In 2010, which marked the start of new test standards to prepare students for college, 25.2% of students in the eighth grade in District 13 scored proficient on the math exam and 26.5% of students scored proficient on the English Language Arts exam. In 2009, that number was considerably higher under the older test standards with 62.7% of students in the eighth grade scoring proficient in math and 52.3% for reading.

    In District 16, the number of eighth graders that scored proficient on the math exam was 26.7% and 19.1% on the English Language Arts exam. In 2009, that number was 61.3% in math and 43% in English.

    But residents say its improving quality of life and attractive real-estate prices more than make up for its problems.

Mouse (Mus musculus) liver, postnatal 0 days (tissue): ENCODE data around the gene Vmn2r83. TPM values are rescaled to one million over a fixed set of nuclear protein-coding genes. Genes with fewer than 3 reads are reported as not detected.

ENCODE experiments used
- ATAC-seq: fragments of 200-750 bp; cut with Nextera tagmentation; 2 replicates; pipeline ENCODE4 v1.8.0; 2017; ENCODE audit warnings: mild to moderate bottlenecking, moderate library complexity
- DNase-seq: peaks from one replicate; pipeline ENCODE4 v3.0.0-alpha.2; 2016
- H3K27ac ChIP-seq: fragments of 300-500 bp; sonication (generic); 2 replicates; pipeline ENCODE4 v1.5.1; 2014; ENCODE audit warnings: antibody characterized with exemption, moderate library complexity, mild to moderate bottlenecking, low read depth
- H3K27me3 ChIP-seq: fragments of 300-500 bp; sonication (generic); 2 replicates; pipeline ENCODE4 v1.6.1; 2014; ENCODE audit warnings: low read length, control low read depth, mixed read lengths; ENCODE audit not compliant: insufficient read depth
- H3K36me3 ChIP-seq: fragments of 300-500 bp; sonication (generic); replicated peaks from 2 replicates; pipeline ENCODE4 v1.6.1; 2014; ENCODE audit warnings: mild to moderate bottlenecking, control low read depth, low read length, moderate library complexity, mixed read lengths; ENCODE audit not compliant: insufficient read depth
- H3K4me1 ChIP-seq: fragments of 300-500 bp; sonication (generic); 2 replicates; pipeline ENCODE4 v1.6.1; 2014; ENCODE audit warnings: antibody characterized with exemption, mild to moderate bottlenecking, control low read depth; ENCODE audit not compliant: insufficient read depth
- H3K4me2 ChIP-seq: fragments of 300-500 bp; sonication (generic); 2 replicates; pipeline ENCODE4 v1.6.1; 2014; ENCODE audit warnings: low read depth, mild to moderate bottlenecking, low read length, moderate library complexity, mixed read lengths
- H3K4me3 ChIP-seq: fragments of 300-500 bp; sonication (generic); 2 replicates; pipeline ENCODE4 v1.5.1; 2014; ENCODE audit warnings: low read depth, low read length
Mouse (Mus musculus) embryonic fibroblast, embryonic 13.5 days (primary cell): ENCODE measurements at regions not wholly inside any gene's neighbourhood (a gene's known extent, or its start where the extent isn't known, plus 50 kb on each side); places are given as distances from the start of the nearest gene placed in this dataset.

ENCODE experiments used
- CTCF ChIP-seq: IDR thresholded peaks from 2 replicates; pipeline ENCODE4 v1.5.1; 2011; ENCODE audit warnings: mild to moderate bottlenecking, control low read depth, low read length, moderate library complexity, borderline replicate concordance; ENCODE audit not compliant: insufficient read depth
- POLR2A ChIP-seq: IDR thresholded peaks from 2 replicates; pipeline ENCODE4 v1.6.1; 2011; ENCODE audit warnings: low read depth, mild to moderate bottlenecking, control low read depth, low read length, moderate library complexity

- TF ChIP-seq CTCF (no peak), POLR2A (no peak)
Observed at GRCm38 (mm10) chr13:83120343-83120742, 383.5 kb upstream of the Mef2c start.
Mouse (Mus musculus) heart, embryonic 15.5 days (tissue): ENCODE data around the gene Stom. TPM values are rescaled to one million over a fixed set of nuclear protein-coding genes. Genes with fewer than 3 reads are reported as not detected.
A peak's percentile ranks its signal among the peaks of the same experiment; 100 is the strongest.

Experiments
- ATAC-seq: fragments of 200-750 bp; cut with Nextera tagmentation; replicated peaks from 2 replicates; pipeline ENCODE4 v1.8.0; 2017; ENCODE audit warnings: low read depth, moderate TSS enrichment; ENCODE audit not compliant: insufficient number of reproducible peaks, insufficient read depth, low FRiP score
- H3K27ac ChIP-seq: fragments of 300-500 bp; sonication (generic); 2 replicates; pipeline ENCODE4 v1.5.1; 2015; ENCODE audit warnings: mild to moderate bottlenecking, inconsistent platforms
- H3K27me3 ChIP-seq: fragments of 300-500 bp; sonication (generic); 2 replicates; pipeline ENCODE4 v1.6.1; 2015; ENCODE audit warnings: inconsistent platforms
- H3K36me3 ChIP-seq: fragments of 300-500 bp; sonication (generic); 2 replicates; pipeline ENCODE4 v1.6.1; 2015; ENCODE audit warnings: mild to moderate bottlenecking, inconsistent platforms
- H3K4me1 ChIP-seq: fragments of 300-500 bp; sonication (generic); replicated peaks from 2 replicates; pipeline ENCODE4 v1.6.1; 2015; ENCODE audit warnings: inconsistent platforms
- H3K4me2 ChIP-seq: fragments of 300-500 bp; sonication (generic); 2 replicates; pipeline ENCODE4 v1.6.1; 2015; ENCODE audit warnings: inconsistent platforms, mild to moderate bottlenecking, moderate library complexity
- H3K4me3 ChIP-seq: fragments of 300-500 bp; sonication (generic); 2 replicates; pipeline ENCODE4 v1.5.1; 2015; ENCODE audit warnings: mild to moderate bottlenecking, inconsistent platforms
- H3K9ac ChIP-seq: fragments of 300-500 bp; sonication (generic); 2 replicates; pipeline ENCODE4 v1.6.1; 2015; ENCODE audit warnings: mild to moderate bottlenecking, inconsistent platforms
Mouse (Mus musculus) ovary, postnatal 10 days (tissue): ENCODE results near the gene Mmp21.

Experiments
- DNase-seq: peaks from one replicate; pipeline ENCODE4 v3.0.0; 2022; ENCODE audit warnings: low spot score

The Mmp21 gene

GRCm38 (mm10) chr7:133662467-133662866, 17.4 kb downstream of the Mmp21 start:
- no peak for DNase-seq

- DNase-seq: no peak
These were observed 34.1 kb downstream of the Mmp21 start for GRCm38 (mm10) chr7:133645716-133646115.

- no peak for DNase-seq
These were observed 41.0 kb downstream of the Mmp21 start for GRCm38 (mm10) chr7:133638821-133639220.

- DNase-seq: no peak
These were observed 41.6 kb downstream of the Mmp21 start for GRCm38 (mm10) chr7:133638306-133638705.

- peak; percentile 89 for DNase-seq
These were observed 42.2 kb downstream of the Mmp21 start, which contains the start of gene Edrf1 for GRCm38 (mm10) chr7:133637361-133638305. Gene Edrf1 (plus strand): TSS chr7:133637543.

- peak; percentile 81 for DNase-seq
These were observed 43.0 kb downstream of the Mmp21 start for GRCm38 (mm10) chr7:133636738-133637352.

"It's an extremely affordable neighborhood for people who want brownstone Brooklyn but may be priced out of other neighborhoods," says Brown Harris Stevens agent Miriam Sirota, a Bed-Stuy resident. "You can get a gorgeous brownstone for under $1 million."

  8. #8
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    Bedford-Stuyvesant Steps Up Its Game


    Brownstones and trees line many streets in Bedford-Stuyvesant.

    When Michael Zawacki first moved to Bedford-Stuyvesant five years ago, friends would sometimes be surprised when they heard where he lived.

    Now, he says, "I don't get the kinds of reactions I used to get. People say, 'Oh, I heard that neighborhood is really changing,' or 'Oh, it's really beautiful over there.'"